The NFL is a slightly different matter.  There were moral qualms extending from the brain damage of its players, of course, but that wasn't all.  NFL football has become a crummy product.  The games take three and a half hours long, are full of interminable commercials, and are carried on by technocratic coaches and mostly faceless players.  Apart from a few players like Peyton Manning (who I can't stand, by the way), the game has overshadowed individual achievement.  That takes away one of the basic reasons to care about a sport in the first place.  I also agree with my friend Cranky Bear, when he said this:

"Last but not least, football as a sport isn't all that great.  It is a game suited for television and rather underwhelming in person, but on television there are more commercial breaks than interesting plays in a given game.  The NFL in particular has become a dry, technocratic exercise about as inspiring as an annual earnings report.  Give me basketball's free-flowing poetry, baseball's cerebral contemplation, or soccer's athletic beauty any day.  Fuck football and every inch of its turgid violence, you can have it."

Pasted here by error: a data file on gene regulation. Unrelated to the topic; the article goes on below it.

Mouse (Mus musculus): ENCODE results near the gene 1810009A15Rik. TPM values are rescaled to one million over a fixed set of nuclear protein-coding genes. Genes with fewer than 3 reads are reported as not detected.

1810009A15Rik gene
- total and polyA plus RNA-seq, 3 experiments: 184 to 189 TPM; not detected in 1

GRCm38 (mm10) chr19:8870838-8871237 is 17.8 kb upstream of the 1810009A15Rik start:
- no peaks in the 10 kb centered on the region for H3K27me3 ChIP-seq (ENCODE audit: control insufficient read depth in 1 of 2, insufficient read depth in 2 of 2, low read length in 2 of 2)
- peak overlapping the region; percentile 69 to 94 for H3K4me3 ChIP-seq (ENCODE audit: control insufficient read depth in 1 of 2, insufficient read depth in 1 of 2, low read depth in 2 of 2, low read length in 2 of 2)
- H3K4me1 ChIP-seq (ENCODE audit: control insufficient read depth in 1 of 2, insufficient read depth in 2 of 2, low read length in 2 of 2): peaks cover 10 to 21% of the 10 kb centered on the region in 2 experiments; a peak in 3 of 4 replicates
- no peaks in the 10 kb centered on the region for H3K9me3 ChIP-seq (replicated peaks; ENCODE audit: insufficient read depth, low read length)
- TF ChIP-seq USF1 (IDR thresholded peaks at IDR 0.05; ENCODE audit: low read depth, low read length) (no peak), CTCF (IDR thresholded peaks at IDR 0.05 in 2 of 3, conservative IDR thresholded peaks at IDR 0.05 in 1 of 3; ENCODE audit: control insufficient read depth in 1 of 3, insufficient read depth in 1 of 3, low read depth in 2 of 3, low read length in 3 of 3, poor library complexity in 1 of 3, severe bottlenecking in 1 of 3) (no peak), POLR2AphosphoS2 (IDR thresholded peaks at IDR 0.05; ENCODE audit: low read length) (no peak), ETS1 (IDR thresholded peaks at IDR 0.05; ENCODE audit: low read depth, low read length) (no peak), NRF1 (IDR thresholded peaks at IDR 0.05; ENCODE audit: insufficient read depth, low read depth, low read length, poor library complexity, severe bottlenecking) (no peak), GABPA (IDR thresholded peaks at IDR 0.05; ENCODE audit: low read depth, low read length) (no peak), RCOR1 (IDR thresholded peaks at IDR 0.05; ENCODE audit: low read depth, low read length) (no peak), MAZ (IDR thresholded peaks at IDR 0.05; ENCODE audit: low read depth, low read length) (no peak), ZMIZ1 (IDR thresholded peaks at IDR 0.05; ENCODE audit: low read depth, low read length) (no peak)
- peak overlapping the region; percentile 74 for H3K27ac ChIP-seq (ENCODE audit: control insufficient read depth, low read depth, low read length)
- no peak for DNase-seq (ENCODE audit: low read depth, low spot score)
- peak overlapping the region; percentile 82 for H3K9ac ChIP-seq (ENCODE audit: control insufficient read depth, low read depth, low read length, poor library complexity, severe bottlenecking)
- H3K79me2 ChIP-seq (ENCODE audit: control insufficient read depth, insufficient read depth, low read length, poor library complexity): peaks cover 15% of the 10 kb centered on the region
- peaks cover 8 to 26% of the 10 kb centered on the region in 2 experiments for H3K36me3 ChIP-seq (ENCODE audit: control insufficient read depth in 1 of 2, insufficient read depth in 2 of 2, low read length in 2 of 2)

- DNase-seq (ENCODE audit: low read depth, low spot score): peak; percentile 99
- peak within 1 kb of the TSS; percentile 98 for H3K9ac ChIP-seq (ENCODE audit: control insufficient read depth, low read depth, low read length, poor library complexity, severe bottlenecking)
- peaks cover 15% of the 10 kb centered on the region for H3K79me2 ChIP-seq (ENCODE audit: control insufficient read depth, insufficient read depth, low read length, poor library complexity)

So what's life like been without as much football in it?  In the first place, it's saved me the aggravation of enduring recent Bears hidings at the hands of their opponents, or of my once beloved Huskers getting shellacked by Wisconsin.  I've had the TV on a let less on the weekend, which has meant fewer hours spent watching commercials and listening to the kind of bloviating bores who are hired to announce and analyze the game.  During game time I've been out and about or doing yard work.  If I need a sports fix I watch English Premier League soccer early in the morning before my family is out the door.